Family Economics
Prof. Dr. Christian Bredemeier / Applied Economics
Photo: Friederike von Heyden

Understanding family life means understanding human action

The economist Christian Bredemeier researches family economics

There are plenty of tasks in a family. From vacuuming, cleaning, cooking, washing up, shopping, feeding the pets, gardening and taking out the rubbish. To planning the children's birthday, going to the car repair shop or making a bank transfer, the question is: "Who will do it? No one has yet invented the perfect recipe for this, but the present research and findings of family economics can also be successfully applied to other areas. At the University of Wuppertal, Christian Bredemeier is conducting research in this area at his Chair of Applied Economics. "Family economics means understanding family life, using ways of thinking and concepts that help us to understand people's economic actions in other areas outside the family as well."

Family as a group of individuals interacting with each other

"The family is a group of individuals who interact with each other, who have their own interests, likes and dislikes, as well as possibilities and limits," explains the economist. "And who sometimes come into conflict as a result. It is often about very concrete life decisions In family economics. Such as changing jobs, moving, or the topic of children in connection with possible career interruptions. "It is also about the formation of families, of households. Coming together in partnership, moving in together and eventual marriage, and also the dissolution of families, that is, separation and divorce." The economic concepts used in this area is already successfully being used in other areas. A cleverly developed division of labour, for example, is the key to success in many companies.

Family: a group of individuals

"It is always fascinating how much can be understood," the 39-year-old explains, "if you take a very sober look at the economic framework conditions to which families and their individual members are exposed, even without resorting to factors that are difficult to measure and quantify." But norms and role models are also of great importance, the scientist states. If one understands the role of the family for entirely economic issues, one can also design state systems sensibly and would meaningfully complement what happens in the family. "One example is the design of social security systems," says Bredemeier, "because families play a role there and form the first safety net for people." It is also important to understand how family processes work when designing the tax and transfer system and labour law.Family constellations have changed. Marriage is no longer a necessary basis, new step- or patchwork families are emerging from separations, new living and house communities, even together with older members of the grandparents' generation. Single parents are standard. Bredemeier says: "With each new family form comes the challenge of understanding why it forms and what that means for the people who live in it." In a changing family world, A no longer necessarily leads to B, as the classic family situation would dictate. "We are not rigidly adapted to the classic father-mother-child image. We understand family as a group of individuals who are not fixed to one form of family."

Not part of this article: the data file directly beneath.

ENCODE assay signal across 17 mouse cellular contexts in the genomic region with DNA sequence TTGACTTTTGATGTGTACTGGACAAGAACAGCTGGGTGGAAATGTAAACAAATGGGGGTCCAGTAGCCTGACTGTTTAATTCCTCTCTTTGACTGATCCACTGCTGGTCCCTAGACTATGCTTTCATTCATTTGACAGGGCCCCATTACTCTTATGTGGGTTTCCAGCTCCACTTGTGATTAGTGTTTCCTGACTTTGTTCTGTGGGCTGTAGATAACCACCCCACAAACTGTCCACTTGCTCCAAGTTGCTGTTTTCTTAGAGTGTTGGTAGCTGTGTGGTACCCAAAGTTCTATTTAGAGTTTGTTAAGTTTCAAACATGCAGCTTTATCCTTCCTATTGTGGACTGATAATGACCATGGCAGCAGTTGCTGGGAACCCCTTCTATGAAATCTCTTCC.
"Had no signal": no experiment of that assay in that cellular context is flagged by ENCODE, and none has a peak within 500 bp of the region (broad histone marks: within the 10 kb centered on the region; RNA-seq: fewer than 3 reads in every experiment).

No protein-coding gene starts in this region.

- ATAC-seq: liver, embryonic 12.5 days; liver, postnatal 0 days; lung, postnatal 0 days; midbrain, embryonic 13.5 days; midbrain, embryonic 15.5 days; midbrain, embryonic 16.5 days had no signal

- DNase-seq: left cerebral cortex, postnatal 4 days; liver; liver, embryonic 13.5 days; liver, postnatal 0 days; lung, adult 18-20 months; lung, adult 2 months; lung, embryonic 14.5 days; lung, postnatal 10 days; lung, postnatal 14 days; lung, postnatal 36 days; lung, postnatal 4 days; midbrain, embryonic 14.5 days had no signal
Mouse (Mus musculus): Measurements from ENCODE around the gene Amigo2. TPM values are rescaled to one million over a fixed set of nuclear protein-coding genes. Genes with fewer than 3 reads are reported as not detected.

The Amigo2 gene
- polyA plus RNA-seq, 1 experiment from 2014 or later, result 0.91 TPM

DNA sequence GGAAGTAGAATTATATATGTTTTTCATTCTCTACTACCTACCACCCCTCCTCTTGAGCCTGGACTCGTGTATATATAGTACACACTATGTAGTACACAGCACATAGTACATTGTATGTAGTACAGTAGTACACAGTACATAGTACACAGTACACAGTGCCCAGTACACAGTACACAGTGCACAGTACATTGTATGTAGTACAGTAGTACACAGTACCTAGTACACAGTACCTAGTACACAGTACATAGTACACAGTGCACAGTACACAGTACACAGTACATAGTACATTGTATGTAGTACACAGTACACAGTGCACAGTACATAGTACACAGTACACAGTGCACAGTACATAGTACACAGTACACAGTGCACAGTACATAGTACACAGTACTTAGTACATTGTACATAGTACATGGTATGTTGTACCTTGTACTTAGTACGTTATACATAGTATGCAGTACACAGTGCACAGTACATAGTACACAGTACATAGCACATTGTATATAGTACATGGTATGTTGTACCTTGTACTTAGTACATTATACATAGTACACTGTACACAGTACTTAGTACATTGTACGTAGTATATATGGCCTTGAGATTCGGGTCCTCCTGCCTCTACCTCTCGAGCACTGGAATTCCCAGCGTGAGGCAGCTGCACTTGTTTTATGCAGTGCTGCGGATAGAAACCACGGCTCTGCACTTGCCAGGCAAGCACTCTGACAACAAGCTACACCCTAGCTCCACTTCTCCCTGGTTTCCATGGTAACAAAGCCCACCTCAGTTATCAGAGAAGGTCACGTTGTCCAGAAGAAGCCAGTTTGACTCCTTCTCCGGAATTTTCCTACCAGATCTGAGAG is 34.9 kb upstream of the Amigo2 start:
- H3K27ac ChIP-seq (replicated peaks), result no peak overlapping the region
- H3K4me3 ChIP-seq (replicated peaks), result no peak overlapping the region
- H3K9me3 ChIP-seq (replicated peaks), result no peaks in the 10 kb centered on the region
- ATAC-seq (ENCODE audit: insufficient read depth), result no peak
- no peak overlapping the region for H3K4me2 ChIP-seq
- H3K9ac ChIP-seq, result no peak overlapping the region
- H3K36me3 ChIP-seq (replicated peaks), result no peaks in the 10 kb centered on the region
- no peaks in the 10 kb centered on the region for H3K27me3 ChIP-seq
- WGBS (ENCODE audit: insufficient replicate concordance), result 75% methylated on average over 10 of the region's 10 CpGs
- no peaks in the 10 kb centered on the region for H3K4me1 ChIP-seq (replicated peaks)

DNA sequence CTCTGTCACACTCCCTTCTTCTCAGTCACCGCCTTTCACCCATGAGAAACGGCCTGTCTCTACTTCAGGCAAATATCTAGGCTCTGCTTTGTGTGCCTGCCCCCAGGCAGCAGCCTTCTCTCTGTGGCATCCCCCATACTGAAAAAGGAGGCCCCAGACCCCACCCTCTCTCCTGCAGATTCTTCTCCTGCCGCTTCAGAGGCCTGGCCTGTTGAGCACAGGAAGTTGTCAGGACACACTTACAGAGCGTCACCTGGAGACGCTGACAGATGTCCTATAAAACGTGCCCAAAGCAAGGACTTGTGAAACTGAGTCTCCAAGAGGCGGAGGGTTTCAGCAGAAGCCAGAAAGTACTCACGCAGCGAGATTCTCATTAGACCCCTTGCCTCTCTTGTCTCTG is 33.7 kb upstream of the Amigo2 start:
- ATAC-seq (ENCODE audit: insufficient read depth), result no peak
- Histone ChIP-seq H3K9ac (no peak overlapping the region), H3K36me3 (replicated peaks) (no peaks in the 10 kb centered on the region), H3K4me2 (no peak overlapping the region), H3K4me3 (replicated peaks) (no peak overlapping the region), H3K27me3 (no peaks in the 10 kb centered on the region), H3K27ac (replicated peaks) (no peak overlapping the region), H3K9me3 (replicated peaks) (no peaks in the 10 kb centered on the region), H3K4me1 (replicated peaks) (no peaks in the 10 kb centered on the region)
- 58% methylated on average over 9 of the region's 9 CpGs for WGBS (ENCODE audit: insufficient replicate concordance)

Invest more in fewer children?

Many Germans often have fewer children, but they invest more in them and seem to plan their future more perfectly. "There are a lot of studies that clearly indicate that investments by parents play a major role in later life," Bredemeier says. But at the same time he also emphasises that one's own nature as well as the personality of the parents play an important role, regardless of the potential promotion. It is interesting, how many disciplines deal with this phenomenon. "For us family economists, it is quite clear that, from the point of view of society as a whole, there can also be too much parental investment," if, for example, there is a kind of competition between parents to put their own child in a better starting position. Competition for coveted places at renowned universities is a good example. "Then a very classic economic problem arises that we have understood outside the family for a very long time. Namely a situation in which what is good for me is bad for others."Moreover, this puts enormous pressure on the children, who must also be able to fulfil the expectations placed on them. "If you look at one-child families for two generations, four grandparents have only one grandchild. And many adults look at the one child. It has to cope with that first." Naturally, fewer children in a society also have an impact on a country's pension system, but Bredemeier points out that having children has shifted in terms of age. "Women who were already no longer included in the statistics because of their age have had children at an age when previous generations no longer did so. There was a certain delay in perception, but the birth rate is gradually rising again.